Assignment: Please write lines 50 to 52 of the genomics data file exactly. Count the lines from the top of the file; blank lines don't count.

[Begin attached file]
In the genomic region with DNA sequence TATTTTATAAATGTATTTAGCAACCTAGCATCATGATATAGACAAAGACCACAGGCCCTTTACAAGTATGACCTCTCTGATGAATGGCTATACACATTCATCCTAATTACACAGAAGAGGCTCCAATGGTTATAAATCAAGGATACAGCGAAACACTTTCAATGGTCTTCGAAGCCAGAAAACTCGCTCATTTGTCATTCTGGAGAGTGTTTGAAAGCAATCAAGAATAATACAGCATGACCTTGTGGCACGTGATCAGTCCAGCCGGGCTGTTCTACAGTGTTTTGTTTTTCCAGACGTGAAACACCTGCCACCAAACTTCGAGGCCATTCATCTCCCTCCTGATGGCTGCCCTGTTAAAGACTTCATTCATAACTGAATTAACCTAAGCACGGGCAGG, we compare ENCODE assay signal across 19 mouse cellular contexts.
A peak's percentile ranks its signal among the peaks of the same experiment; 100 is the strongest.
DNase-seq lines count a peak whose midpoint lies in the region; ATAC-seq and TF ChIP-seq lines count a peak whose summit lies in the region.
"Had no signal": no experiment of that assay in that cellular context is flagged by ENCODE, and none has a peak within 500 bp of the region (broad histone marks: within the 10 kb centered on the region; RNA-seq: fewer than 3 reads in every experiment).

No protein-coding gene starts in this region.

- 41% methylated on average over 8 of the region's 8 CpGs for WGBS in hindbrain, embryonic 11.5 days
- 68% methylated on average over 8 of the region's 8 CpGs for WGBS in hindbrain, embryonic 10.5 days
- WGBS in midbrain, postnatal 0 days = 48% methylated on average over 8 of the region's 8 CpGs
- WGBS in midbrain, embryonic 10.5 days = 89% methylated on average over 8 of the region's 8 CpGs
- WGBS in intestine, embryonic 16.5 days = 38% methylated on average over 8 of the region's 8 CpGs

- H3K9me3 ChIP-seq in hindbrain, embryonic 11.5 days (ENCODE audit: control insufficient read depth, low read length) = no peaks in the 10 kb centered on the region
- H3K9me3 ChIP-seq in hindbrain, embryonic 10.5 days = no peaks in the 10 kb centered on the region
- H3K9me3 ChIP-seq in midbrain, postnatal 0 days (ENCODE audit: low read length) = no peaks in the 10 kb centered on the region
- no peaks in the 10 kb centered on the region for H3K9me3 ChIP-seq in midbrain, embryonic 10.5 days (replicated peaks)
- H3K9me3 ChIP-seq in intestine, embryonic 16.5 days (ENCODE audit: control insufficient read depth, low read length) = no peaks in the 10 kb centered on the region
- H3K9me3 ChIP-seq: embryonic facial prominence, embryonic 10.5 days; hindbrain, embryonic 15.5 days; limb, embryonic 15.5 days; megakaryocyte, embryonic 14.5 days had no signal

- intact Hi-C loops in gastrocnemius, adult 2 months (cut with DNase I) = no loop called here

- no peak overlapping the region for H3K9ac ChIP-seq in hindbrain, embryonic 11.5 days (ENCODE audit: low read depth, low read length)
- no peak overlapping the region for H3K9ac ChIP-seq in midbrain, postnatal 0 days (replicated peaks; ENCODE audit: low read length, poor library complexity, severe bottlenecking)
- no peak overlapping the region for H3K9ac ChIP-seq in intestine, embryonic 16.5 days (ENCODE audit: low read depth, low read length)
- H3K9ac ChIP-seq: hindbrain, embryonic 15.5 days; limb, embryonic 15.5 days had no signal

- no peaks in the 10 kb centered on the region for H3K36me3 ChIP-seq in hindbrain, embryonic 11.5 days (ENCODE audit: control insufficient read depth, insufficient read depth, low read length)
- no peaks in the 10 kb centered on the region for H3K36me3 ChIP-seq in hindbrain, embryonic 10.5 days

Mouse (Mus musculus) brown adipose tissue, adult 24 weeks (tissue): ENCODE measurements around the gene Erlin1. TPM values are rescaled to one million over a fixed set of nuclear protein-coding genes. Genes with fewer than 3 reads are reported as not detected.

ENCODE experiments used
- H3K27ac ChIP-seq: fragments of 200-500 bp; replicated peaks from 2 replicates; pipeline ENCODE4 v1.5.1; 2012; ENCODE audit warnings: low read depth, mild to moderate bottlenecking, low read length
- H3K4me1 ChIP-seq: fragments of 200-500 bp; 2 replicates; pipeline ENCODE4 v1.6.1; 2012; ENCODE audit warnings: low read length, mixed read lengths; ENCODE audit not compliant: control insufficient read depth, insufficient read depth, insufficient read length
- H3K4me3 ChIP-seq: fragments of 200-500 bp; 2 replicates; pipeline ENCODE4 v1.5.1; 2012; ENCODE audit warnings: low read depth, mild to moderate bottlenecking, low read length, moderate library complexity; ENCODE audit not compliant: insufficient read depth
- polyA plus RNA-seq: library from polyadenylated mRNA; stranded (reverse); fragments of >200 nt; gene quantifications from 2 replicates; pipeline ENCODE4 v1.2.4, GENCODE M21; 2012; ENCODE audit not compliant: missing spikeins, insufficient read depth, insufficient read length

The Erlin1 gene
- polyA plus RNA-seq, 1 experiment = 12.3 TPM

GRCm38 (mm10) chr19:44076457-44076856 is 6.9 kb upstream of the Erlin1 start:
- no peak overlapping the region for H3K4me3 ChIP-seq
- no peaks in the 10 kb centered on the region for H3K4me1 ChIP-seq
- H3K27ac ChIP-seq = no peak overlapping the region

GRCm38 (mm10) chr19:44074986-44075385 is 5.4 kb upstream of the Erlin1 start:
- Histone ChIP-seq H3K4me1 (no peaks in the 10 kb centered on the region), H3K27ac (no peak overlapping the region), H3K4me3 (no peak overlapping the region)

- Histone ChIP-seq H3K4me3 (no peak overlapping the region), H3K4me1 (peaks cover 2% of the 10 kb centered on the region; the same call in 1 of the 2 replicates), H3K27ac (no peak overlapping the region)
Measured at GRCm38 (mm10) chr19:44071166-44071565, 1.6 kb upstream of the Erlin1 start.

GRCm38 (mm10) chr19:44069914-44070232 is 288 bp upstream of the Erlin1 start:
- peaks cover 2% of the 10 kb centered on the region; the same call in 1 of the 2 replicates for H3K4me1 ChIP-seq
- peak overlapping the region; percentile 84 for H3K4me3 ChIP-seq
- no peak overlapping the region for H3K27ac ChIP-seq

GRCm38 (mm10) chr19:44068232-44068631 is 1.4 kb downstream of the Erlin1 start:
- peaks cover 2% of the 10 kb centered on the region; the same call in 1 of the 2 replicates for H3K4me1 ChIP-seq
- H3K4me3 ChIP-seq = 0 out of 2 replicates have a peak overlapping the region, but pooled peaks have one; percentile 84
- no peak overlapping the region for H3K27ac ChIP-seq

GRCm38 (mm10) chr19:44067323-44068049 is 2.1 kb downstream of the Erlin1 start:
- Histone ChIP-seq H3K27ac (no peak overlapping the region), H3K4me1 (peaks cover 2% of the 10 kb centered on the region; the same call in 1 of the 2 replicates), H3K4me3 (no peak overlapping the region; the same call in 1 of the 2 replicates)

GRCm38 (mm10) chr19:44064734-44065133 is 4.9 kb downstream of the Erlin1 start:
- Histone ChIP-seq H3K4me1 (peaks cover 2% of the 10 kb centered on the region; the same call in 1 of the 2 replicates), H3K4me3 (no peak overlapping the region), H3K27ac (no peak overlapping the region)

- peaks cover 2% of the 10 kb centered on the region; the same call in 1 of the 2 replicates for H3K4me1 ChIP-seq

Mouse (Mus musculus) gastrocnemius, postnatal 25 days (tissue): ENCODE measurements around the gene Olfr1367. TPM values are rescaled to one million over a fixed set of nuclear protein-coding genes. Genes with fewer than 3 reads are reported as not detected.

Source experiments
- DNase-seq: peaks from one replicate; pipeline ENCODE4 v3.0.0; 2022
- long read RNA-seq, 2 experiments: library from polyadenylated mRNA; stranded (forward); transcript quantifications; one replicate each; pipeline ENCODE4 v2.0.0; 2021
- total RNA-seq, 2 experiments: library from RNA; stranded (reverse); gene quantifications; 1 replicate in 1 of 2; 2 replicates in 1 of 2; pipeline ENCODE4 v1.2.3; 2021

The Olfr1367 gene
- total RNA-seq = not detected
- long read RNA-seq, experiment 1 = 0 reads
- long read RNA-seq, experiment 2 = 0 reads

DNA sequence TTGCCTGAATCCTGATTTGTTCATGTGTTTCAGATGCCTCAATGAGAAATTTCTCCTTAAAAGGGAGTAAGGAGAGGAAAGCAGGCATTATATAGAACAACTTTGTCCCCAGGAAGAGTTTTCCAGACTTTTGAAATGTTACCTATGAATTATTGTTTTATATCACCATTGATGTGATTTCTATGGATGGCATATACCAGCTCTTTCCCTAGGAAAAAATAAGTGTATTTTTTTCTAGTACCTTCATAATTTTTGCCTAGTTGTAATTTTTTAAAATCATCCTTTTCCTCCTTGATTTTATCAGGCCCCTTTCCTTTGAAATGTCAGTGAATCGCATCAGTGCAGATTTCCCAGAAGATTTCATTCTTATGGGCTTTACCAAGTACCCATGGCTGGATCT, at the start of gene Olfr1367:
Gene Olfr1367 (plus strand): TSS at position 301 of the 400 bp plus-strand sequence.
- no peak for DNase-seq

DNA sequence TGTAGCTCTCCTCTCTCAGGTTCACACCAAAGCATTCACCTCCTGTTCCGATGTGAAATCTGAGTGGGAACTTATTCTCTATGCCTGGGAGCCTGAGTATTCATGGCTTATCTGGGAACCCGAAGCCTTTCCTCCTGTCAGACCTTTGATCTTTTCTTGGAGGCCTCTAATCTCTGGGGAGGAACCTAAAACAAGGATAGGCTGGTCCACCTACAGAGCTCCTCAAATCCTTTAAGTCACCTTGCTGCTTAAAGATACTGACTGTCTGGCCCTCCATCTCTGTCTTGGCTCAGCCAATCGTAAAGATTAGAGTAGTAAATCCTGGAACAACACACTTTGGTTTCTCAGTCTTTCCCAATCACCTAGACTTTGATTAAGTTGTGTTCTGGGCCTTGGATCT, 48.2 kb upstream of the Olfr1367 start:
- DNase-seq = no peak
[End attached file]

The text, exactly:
GRCm38 (mm10) chr19:44064734-44065133 is 4.9 kb downstream of the Erlin1 start:
- Histone ChIP-seq H3K4me1 (peaks cover 2% of the 10 kb centered on the region; the same call in 1 of the 2 replicates), H3K4me3 (no peak overlapping the region), H3K27ac (no peak overlapping the region)

- peaks cover 2% of the 10 kb centered on the region; the same call in 1 of the 2 replicates for H3K4me1 ChIP-seq